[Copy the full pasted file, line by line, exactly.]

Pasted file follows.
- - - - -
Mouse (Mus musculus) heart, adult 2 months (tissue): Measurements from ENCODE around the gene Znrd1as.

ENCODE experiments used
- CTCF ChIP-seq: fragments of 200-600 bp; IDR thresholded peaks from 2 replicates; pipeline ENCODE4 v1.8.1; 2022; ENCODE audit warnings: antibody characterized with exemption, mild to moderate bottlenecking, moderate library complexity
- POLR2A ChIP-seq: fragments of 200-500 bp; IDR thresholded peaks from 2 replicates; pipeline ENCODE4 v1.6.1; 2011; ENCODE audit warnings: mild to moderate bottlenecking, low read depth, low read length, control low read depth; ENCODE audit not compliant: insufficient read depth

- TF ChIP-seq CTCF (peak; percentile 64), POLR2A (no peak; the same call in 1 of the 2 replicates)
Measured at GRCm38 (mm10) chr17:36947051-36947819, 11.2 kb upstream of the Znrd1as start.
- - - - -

Mouse (Mus musculus) heart, adult 2 months (tissue): Measurements from ENCODE around the gene Znrd1as.

ENCODE experiments used
- CTCF ChIP-seq: fragments of 200-600 bp; IDR thresholded peaks from 2 replicates; pipeline ENCODE4 v1.8.1; 2022; ENCODE audit warnings: antibody characterized with exemption, mild to moderate bottlenecking, moderate library complexity
- POLR2A ChIP-seq: fragments of 200-500 bp; IDR thresholded peaks from 2 replicates; pipeline ENCODE4 v1.6.1; 2011; ENCODE audit warnings: mild to moderate bottlenecking, low read depth, low read length, control low read depth; ENCODE audit not compliant: insufficient read depth

- TF ChIP-seq CTCF (peak; percentile 64), POLR2A (no peak; the same call in 1 of the 2 replicates)
Measured at GRCm38 (mm10) chr17:36947051-36947819, 11.2 kb upstream of the Znrd1as start.